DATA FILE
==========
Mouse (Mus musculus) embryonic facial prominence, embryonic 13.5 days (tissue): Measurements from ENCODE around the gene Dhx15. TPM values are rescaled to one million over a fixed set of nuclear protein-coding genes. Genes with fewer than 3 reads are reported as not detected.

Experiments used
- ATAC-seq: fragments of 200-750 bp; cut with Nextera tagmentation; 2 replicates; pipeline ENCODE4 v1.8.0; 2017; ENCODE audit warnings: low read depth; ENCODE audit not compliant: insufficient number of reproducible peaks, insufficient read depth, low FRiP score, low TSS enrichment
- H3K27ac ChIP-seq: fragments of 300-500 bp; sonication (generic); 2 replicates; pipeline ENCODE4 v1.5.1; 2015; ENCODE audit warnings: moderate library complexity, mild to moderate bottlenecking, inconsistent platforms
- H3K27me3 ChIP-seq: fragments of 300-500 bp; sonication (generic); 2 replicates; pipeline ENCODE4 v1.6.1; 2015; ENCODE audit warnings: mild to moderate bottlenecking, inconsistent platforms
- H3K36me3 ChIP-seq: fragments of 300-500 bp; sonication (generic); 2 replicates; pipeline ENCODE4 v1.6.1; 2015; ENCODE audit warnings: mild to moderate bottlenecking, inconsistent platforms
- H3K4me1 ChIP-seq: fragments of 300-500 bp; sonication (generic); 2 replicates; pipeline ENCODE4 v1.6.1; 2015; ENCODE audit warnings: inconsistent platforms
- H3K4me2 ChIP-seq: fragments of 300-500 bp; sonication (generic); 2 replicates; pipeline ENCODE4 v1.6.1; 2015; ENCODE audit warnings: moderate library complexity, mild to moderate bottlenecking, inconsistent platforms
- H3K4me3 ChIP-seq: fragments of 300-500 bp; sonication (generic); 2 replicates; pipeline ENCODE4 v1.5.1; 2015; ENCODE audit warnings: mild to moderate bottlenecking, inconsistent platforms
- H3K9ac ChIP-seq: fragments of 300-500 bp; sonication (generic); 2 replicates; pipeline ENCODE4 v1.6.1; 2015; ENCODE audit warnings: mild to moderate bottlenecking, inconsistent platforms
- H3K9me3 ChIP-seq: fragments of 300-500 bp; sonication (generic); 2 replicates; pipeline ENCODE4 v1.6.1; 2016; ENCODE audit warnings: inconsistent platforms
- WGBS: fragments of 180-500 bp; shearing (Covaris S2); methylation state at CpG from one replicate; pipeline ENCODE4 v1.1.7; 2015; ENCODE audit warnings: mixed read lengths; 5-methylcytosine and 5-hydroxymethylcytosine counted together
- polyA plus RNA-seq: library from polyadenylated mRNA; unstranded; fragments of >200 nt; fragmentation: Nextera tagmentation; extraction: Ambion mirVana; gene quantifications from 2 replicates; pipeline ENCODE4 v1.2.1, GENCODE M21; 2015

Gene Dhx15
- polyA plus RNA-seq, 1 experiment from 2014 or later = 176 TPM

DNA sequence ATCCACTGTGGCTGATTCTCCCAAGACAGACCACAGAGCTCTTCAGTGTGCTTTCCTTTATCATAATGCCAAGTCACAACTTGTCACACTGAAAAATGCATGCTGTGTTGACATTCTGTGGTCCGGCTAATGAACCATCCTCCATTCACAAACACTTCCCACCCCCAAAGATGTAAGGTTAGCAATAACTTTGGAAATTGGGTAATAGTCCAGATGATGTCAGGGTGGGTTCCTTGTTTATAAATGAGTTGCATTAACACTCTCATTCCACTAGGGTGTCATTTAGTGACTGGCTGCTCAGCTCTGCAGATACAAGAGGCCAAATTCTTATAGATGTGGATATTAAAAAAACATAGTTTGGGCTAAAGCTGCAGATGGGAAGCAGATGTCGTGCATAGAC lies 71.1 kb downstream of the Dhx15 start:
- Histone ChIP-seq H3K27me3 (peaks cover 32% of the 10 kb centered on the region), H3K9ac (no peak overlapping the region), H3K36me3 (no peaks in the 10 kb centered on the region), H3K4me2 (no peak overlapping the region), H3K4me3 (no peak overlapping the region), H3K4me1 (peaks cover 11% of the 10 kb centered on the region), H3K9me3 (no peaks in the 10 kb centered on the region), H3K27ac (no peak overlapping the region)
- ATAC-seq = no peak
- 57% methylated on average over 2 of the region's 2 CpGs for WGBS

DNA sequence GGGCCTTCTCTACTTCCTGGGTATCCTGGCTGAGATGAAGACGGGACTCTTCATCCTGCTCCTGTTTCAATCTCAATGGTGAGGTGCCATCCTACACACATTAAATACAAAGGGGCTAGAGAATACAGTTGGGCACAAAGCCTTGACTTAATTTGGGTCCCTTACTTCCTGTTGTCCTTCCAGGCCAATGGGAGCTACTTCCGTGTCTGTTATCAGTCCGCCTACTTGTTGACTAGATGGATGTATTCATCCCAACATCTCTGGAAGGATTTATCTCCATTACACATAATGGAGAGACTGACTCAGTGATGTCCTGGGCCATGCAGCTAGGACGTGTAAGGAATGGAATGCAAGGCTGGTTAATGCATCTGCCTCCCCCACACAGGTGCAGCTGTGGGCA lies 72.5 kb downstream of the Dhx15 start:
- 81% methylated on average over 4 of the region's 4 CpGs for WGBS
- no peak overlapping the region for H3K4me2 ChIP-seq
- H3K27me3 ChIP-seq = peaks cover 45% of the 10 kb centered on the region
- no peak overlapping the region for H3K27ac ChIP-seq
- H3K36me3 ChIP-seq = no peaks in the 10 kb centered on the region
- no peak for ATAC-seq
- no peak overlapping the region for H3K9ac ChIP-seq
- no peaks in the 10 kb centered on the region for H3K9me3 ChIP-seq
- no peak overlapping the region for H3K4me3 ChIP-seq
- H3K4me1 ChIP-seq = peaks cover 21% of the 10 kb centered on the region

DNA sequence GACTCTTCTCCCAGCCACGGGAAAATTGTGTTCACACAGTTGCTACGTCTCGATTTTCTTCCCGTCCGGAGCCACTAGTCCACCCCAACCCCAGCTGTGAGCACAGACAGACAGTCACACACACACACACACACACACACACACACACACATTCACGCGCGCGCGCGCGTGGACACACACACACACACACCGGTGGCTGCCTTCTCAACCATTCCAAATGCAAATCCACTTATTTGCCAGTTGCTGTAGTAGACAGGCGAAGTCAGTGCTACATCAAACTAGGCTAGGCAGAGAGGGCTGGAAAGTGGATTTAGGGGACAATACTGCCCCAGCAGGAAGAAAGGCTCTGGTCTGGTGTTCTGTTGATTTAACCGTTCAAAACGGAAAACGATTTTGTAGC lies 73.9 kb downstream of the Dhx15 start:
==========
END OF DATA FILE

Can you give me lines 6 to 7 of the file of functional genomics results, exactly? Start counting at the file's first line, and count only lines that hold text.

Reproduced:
- H3K36me3 ChIP-seq: fragments of 300-500 bp; sonication (generic); 2 replicates; pipeline ENCODE4 v1.6.1; 2015; ENCODE audit warnings: mild to moderate bottlenecking, inconsistent platforms
- H3K4me1 ChIP-seq: fragments of 300-500 bp; sonication (generic); 2 replicates; pipeline ENCODE4 v1.6.1; 2015; ENCODE audit warnings: inconsistent platforms